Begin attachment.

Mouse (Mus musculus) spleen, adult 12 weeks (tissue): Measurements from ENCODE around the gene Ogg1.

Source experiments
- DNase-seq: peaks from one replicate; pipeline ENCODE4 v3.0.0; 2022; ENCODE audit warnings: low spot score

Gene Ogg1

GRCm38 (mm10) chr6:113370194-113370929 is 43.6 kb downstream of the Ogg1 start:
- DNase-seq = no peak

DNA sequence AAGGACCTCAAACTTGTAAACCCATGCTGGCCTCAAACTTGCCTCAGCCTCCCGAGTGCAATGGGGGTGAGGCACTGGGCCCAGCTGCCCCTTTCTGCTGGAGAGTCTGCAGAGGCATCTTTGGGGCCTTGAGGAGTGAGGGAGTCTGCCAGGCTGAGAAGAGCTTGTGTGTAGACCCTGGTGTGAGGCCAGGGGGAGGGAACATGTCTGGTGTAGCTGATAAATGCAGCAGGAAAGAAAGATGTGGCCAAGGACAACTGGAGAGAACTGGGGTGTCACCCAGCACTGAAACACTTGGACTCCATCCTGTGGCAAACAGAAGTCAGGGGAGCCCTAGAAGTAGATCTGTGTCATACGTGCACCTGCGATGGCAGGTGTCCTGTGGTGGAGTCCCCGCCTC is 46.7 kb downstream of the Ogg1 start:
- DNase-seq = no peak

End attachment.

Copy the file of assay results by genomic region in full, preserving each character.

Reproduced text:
Mouse (Mus musculus) spleen, adult 12 weeks (tissue): Measurements from ENCODE around the gene Ogg1.

Source experiments
- DNase-seq: peaks from one replicate; pipeline ENCODE4 v3.0.0; 2022; ENCODE audit warnings: low spot score

Gene Ogg1

GRCm38 (mm10) chr6:113370194-113370929 is 43.6 kb downstream of the Ogg1 start:
- DNase-seq = no peak

DNA sequence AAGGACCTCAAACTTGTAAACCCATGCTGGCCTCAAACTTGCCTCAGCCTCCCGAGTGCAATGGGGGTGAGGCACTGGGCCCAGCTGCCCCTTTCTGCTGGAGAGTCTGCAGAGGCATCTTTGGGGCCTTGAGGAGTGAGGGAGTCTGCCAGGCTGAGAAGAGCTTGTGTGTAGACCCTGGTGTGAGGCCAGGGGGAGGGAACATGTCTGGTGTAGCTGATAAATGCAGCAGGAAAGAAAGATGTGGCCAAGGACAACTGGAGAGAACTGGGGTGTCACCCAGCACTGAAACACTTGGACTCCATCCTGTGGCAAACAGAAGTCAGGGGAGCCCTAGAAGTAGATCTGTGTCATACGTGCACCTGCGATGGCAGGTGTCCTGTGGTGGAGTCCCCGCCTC is 46.7 kb downstream of the Ogg1 start:
- DNase-seq = no peak